UH Flutist Earns Top Honors at Competition

It all started when Daniel Alexander was 8 years old. His father, an amateur flute player, wanted a duet partner. Alexander picked up the instrument, and his passion for music has grown ever since.

Alexander, a doctoral candidate at the University of Houston's Moores School of Music, now performs for audiences around the world. Recently, his talents earned top honors at the 24th Annual Texas Flute Society's (TFS) Myrna W. Brown Artist Competition in Denton, Texas. He competed against 73 other musicians to earn first place at this noted contest.

"It's hard to credit any one item for this accomplishment," he said. "My current teacher, Aralee Dorough, of the Houston Symphony and MSM, was certainly a factor. Also, I think a big thing for me on the day was realizing that I could be patient and let the music come to me at the moment. I just relaxed and, as one of the judges asked me to do after the initial round, simply ‘take time and smell the roses.' I think the audience enjoyed my final performance all the more because of this simple piece of advice."

This summer, Alexander will take his talents to New York for a performance with his former teacher Ransom Wilson at the National Flute Association Convention. He also plans to perform abroad at festivals in Europe.

Alexander received his undergraduate degree at Cambridge University in England and earned a master's degree and an artist diploma from the Yale School of Music. When he began exploring doctoral programs, he was immediately attracted to UH. He is expecting to graduate from UH in fall 2009.

"UH has an appealing graduate assistantship program, which allows students to teach a selection of undergraduate lessons and hold master classes occasionally," he said. "It's like an introduction to full time college teaching which is a longer term goal of mine."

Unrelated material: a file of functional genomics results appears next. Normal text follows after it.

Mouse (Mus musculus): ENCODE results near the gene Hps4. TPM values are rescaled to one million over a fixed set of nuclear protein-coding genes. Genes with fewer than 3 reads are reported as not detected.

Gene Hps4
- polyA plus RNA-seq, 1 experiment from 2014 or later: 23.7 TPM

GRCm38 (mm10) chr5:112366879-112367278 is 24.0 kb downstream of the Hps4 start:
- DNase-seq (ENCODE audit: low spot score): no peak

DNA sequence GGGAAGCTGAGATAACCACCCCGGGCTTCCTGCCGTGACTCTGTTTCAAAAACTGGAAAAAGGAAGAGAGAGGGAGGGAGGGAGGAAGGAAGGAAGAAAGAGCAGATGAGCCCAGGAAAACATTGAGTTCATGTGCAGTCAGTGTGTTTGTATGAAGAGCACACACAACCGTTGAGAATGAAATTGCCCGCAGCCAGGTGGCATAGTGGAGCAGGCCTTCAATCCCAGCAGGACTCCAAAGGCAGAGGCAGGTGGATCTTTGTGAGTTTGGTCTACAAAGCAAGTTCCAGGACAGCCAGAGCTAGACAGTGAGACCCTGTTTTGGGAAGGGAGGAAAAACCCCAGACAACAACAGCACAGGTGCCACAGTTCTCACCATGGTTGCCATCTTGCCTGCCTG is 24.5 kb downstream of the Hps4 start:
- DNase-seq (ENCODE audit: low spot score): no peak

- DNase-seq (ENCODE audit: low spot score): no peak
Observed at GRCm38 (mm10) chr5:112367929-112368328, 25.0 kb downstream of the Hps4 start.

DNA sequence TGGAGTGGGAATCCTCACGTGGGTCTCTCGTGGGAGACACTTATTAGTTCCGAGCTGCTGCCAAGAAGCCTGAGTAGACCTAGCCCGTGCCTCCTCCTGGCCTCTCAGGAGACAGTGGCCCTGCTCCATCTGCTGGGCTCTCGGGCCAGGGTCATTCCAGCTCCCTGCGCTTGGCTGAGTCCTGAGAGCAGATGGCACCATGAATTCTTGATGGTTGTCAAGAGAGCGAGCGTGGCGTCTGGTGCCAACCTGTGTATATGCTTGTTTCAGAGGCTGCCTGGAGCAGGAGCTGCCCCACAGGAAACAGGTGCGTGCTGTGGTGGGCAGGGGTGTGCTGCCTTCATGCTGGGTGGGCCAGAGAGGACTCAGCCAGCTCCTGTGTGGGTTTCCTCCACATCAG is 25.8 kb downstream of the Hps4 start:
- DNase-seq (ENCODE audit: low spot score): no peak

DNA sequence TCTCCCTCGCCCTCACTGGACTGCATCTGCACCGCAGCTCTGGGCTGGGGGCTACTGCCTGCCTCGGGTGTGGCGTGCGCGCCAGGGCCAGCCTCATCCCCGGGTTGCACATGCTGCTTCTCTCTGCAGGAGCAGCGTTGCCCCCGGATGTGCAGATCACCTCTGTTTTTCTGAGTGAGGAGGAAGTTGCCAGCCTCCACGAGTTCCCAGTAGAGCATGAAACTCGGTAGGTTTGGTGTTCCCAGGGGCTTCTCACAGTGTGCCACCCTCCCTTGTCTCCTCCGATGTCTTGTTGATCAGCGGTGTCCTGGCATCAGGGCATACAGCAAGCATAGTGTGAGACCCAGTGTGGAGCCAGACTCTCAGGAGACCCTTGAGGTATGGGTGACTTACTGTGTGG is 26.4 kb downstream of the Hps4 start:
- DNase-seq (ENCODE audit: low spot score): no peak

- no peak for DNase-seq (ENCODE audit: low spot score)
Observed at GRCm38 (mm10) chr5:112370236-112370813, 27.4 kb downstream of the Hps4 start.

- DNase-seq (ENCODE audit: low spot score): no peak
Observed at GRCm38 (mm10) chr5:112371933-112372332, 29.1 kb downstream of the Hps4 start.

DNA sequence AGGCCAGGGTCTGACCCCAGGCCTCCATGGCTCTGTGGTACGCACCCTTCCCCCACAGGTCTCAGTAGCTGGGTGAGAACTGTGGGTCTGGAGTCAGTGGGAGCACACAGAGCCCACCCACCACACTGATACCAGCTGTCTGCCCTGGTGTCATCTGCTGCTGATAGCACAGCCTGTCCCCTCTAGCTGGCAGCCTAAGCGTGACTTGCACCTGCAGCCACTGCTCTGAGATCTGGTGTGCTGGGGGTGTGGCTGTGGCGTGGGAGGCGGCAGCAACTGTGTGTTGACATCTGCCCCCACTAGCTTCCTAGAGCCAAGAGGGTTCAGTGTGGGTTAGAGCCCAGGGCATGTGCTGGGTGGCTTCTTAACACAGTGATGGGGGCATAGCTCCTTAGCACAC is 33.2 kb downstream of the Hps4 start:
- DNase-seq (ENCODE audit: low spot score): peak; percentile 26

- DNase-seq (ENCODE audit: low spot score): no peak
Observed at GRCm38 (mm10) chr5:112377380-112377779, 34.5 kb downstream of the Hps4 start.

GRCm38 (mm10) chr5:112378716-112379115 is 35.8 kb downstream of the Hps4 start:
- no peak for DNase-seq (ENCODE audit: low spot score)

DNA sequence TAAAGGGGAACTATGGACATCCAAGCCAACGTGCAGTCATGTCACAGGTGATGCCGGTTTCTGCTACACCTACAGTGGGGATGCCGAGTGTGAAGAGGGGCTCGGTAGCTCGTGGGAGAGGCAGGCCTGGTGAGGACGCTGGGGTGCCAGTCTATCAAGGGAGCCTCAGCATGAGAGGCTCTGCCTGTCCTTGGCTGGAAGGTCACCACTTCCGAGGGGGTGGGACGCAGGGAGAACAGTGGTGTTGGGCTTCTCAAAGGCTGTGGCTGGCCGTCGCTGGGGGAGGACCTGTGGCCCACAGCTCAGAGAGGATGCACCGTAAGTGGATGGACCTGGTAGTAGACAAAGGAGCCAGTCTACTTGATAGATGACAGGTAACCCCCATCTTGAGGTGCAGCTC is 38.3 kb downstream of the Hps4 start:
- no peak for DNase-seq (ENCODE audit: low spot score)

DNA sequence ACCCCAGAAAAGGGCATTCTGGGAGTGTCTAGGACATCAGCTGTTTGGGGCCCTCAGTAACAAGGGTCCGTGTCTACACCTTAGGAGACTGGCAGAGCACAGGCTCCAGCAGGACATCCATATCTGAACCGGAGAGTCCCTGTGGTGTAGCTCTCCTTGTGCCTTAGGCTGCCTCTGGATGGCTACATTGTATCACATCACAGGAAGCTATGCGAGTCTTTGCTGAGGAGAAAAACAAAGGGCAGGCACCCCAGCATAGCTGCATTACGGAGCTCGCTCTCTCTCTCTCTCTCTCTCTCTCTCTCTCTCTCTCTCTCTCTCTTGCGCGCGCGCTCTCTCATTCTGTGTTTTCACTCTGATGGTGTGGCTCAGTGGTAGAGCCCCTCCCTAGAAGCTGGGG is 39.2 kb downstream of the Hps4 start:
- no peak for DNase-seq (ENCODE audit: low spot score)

Inspired by so many of his own teachers including his middle school instructor Aidan Goetzee, Alexander hopes to encourage his students to follow their musical ambitions and help them.

"I am committed to inspiring younger players to continue with music, especially the ones who feel that music is inside them," he said. "I know players who have the ability but not access to the resources that allow them to achieve their musical potential. I would like to help students overcome such challenges and pursue their dreams."

MSM is one of the premier music schools in America. Offering bachelor's, master's and doctoral degrees, it serves approximately 600 students annually. Areas of study include composition, conducting, performance, theory and musicology. Its faculty consists of internationally recognized performers, composers and scholars. Among its ensembles are the Moores School Symphony Orchestra, Moores Jazz Ensemble, Moores Opera Center, Concert Chorale, Concert Women's Chorus, Spirit of Houston Cougar Marching Band, Wind Ensemble and Percussion Ensemble. A majority of the school's concerts are performed in the 800 seat Moores Opera House. For more details on the Moores School of Music, visit http://www.music.uh.edu/.